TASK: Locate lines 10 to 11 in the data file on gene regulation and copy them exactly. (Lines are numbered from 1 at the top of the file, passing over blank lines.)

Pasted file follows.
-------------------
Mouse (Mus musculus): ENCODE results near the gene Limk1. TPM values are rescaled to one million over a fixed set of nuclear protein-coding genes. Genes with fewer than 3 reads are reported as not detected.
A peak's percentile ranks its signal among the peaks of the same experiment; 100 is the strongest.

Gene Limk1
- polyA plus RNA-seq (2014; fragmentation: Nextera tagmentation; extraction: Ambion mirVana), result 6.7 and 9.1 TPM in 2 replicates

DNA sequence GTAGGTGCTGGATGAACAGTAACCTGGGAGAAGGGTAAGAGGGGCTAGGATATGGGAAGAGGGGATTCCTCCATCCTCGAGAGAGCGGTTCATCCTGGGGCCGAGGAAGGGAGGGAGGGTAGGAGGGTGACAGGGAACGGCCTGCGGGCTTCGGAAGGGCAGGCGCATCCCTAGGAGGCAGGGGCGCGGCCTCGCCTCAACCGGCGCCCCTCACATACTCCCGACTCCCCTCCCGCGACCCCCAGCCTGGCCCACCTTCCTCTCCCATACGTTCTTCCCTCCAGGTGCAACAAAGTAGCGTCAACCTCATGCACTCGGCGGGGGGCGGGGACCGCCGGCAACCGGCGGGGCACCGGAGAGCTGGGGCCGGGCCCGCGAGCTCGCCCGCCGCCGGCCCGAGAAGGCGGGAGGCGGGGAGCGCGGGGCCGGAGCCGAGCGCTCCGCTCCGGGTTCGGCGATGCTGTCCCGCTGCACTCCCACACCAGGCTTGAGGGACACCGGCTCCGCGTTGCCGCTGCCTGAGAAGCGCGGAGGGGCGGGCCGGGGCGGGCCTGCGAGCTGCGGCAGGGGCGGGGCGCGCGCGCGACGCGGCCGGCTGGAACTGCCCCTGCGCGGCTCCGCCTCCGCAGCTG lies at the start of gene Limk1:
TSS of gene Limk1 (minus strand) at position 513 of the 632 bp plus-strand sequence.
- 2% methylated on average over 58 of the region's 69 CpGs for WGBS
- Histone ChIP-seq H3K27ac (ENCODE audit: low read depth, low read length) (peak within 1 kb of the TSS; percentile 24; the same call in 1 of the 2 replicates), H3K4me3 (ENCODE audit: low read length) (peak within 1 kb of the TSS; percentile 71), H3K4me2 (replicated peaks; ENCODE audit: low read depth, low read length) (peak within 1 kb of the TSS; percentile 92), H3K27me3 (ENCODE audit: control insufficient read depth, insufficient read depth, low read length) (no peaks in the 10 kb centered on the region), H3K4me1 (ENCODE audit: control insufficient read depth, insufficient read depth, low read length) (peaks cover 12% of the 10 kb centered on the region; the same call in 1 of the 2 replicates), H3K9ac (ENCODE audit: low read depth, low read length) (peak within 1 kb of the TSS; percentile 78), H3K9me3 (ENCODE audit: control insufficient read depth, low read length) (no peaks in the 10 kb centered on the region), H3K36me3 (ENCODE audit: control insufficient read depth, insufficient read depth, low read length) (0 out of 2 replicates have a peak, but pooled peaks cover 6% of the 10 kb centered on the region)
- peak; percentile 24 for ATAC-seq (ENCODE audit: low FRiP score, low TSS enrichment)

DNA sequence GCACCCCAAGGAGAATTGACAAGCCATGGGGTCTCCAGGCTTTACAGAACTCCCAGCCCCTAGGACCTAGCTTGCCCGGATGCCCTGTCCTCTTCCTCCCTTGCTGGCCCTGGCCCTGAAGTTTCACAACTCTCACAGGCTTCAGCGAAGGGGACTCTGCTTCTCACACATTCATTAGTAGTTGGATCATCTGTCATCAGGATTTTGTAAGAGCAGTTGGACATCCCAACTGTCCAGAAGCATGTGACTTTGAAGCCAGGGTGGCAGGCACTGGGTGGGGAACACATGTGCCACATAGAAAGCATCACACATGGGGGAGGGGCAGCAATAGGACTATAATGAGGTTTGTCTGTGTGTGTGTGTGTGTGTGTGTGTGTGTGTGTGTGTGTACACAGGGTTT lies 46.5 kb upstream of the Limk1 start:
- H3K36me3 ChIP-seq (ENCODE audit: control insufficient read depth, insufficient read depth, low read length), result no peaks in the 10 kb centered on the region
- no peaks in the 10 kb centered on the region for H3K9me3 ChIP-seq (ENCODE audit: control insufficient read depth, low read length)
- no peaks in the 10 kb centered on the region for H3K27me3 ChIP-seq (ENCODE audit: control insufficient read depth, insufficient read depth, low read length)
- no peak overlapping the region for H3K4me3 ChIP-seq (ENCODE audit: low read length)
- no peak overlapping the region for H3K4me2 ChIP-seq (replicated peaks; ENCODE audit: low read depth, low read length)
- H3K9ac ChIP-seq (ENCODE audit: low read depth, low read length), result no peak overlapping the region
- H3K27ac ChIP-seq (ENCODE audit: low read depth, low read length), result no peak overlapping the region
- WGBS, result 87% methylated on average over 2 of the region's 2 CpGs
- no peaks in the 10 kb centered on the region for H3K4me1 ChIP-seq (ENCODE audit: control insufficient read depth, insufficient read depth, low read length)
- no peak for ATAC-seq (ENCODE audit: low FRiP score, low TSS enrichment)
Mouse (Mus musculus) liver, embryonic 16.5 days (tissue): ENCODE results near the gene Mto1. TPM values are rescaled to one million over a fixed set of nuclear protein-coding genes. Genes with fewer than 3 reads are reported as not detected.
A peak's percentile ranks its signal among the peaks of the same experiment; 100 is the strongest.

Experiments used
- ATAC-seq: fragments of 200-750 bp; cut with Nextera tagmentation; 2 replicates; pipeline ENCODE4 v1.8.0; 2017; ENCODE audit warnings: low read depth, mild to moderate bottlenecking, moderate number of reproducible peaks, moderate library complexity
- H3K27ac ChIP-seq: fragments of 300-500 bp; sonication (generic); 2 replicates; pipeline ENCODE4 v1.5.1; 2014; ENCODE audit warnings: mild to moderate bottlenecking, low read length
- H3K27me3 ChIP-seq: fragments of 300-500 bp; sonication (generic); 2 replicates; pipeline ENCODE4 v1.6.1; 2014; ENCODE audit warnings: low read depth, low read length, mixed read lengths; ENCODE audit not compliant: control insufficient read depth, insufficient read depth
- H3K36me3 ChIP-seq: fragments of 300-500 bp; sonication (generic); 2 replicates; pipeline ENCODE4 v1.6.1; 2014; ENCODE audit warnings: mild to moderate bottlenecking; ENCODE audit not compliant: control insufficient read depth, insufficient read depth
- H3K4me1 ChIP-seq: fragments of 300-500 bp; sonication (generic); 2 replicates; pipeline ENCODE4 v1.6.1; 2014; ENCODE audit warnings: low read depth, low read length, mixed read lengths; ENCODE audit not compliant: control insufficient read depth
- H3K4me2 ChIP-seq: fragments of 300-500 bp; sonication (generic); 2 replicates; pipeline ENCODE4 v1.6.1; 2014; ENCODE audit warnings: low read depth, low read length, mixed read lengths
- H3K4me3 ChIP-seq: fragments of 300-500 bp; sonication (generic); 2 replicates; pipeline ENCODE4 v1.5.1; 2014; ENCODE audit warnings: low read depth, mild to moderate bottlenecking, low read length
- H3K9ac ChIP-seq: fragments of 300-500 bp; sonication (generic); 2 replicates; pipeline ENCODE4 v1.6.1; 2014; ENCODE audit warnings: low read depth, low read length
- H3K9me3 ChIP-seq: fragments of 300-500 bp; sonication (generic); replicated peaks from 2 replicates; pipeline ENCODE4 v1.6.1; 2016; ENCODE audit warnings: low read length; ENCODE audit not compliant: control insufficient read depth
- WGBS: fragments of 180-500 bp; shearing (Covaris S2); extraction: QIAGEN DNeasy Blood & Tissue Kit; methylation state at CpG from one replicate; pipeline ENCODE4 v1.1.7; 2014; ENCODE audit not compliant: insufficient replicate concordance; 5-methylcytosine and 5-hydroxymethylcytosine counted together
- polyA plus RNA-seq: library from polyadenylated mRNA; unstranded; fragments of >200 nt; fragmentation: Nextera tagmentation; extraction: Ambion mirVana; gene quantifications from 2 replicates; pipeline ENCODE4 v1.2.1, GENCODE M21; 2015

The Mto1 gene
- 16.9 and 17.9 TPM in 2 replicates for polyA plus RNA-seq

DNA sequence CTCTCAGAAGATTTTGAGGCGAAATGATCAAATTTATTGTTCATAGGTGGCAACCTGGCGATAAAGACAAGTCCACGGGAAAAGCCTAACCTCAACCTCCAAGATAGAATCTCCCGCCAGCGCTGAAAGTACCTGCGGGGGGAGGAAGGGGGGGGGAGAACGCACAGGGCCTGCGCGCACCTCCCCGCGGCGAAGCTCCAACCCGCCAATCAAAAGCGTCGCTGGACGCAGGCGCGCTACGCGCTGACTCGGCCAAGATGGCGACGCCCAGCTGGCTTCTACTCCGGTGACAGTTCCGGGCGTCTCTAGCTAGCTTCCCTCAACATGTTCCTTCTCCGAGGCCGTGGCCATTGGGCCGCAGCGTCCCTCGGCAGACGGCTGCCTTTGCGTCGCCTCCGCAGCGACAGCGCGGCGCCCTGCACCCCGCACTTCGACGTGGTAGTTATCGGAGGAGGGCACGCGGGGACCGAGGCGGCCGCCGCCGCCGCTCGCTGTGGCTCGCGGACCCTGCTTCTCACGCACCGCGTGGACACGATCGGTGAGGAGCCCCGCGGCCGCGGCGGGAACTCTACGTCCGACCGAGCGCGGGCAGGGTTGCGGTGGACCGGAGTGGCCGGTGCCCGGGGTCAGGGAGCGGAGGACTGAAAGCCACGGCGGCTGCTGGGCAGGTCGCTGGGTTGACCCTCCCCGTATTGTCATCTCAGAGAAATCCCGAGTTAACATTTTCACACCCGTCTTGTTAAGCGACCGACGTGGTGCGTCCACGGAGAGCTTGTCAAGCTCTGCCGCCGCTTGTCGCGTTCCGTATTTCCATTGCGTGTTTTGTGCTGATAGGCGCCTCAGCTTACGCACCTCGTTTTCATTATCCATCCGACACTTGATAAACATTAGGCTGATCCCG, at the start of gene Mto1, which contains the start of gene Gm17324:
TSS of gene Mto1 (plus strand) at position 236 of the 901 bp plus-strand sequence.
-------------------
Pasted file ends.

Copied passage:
DNA sequence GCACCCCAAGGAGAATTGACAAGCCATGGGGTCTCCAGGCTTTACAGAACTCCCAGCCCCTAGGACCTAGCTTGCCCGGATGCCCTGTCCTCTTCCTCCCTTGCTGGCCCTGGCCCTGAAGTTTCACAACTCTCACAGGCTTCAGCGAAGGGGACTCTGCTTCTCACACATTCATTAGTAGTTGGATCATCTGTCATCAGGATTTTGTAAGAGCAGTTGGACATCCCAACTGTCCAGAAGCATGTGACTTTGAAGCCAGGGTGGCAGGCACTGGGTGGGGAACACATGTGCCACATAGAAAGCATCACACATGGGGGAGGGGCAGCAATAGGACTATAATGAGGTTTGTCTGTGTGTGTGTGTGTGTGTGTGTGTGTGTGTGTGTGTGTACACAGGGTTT lies 46.5 kb upstream of the Limk1 start:
- H3K36me3 ChIP-seq (ENCODE audit: control insufficient read depth, insufficient read depth, low read length), result no peaks in the 10 kb centered on the region